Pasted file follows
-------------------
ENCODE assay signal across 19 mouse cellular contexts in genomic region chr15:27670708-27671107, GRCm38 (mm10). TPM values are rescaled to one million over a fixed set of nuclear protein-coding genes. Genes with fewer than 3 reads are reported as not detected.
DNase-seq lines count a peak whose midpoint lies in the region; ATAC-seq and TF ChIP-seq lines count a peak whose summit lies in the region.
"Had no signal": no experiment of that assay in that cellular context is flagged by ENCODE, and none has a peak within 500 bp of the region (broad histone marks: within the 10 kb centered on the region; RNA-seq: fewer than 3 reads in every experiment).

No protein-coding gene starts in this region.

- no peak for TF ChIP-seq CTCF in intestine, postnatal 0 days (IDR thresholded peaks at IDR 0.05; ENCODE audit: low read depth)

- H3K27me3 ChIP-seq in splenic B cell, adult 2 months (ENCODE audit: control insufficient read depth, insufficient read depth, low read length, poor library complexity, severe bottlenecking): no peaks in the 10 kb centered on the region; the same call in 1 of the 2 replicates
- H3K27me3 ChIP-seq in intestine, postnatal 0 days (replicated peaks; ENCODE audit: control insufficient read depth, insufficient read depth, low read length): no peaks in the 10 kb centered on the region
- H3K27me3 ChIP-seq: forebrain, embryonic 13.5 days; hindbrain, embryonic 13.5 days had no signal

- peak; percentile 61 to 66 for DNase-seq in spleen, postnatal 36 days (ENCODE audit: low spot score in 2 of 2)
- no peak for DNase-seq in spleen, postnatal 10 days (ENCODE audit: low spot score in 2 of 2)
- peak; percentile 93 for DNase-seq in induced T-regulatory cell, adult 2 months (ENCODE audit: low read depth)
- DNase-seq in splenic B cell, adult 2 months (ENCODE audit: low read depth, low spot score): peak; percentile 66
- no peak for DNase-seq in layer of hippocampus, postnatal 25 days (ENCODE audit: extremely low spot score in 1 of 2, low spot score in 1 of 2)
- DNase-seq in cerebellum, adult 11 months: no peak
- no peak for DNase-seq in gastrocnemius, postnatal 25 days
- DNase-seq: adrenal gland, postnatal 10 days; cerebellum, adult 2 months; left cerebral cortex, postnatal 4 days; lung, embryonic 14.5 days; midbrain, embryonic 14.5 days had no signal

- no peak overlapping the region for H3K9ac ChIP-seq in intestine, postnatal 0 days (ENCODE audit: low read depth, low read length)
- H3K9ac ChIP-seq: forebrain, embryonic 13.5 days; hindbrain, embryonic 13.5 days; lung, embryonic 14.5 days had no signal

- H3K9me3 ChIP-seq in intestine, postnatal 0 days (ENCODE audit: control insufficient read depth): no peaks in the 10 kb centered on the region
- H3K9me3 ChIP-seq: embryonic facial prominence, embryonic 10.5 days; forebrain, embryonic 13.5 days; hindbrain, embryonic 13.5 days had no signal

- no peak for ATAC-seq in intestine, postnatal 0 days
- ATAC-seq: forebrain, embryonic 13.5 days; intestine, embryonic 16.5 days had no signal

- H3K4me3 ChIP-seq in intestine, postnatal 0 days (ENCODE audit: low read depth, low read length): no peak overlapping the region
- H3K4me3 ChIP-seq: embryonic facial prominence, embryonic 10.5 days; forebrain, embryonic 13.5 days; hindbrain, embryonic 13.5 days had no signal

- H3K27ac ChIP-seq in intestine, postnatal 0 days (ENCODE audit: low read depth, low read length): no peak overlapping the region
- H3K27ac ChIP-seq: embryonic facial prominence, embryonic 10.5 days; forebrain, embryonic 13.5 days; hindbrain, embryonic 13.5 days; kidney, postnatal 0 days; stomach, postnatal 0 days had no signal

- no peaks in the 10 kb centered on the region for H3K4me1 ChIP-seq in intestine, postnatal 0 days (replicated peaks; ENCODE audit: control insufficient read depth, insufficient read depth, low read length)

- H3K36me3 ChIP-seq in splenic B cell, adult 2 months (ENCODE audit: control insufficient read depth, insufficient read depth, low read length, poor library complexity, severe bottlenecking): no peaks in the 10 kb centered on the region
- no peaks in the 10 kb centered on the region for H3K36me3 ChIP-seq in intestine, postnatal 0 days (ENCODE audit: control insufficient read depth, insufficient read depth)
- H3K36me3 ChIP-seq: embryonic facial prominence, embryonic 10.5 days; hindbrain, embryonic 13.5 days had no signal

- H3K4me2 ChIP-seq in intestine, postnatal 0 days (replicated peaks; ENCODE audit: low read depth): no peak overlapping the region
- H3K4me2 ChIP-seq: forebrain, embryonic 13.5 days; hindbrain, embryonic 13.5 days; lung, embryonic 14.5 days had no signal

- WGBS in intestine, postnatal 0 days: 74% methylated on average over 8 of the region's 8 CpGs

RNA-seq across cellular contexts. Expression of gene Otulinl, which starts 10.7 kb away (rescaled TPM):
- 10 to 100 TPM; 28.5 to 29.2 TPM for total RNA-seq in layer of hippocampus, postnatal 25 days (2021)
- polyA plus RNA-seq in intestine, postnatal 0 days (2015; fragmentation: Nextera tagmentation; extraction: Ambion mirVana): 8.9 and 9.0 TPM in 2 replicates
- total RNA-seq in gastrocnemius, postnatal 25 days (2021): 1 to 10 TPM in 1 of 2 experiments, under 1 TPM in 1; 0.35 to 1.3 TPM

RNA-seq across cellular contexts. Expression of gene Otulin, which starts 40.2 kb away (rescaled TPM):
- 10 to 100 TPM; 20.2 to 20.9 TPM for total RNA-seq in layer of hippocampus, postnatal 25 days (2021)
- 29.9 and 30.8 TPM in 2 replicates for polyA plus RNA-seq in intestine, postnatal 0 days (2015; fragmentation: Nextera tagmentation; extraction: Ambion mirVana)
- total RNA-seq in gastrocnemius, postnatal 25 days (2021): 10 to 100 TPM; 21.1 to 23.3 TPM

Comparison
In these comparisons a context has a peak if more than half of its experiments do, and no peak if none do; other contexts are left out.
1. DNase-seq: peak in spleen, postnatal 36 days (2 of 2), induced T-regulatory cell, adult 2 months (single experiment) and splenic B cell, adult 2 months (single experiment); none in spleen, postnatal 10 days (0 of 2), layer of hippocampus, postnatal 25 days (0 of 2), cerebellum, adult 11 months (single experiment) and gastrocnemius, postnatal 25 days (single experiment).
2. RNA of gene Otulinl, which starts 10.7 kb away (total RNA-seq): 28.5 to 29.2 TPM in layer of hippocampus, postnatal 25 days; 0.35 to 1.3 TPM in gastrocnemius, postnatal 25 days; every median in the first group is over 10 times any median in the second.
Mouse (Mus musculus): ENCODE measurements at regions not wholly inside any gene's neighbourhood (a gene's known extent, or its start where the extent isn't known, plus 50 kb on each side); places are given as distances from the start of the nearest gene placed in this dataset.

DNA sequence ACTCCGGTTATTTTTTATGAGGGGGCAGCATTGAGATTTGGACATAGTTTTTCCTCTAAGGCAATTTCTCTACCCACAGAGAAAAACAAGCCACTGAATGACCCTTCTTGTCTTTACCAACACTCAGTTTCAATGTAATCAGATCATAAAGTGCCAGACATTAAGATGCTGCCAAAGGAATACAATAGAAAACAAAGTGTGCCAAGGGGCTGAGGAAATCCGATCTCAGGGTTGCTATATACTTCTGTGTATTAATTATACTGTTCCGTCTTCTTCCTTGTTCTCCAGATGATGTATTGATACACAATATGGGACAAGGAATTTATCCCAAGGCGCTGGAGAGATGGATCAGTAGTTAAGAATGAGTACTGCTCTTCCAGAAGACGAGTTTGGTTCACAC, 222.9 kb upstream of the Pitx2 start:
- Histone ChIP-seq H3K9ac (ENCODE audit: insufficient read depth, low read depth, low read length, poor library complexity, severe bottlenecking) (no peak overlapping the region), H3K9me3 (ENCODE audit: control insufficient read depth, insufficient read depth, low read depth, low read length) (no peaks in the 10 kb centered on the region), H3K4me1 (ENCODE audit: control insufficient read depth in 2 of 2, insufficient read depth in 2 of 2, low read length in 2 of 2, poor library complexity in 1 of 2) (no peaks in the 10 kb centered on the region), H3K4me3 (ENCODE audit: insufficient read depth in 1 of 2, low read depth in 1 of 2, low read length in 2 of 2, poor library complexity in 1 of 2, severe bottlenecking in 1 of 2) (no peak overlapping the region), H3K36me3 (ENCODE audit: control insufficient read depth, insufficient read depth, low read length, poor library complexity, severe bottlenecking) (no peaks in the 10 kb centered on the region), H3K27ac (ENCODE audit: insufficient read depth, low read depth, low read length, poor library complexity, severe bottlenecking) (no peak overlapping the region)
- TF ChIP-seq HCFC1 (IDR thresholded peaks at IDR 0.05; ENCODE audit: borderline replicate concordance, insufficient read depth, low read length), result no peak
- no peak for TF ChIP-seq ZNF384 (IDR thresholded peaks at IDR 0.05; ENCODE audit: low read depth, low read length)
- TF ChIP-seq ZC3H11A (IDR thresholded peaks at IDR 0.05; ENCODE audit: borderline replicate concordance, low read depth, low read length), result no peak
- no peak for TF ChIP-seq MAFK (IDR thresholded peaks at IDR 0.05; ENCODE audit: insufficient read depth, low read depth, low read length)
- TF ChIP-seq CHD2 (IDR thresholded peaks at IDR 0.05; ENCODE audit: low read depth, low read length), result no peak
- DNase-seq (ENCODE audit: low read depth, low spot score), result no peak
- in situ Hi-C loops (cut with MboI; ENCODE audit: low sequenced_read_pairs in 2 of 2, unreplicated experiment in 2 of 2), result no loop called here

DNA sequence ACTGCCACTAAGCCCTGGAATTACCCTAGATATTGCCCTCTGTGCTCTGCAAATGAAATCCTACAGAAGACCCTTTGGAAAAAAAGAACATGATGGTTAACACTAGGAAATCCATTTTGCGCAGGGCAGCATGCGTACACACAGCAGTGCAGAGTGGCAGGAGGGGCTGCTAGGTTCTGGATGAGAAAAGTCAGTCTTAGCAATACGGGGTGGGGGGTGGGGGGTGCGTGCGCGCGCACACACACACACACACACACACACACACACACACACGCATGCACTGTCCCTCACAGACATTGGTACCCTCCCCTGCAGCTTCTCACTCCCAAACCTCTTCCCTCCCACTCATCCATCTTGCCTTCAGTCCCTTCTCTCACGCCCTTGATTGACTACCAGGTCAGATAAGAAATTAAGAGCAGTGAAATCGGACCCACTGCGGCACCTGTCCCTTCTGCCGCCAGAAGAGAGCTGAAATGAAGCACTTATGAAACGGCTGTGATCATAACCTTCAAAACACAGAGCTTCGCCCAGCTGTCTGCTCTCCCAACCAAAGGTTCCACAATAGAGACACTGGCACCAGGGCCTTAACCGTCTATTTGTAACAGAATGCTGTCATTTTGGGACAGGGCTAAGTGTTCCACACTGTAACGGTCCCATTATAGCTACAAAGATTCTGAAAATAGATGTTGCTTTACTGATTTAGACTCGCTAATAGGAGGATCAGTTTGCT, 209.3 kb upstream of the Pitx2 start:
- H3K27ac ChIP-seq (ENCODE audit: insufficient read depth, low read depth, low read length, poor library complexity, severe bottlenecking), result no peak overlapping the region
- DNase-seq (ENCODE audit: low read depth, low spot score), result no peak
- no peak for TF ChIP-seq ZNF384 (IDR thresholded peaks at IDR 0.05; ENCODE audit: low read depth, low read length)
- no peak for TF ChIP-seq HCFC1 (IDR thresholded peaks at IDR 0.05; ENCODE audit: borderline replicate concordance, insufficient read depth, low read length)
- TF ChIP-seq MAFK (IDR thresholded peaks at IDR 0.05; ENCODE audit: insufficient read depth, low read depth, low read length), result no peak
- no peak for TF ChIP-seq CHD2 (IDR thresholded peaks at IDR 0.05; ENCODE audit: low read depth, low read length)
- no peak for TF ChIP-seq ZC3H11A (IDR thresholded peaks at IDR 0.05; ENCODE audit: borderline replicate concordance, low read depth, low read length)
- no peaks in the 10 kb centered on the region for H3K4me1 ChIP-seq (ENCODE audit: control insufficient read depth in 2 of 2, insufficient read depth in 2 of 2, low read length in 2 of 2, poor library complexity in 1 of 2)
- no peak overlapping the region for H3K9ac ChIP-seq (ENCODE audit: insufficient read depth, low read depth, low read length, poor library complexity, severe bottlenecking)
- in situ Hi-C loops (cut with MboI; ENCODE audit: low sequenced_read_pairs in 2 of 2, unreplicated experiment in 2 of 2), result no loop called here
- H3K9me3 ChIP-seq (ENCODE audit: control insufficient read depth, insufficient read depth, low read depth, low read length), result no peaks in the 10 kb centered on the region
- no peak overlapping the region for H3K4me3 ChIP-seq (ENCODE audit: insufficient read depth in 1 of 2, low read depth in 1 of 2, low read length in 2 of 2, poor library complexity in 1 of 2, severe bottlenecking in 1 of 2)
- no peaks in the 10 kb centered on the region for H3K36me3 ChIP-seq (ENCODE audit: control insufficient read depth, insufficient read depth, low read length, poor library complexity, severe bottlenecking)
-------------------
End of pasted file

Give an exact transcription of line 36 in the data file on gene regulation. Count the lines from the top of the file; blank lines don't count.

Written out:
- polyA plus RNA-seq in intestine, postnatal 0 days (2015; fragmentation: Nextera tagmentation; extraction: Ambion mirVana): 8.9 and 9.0 TPM in 2 replicates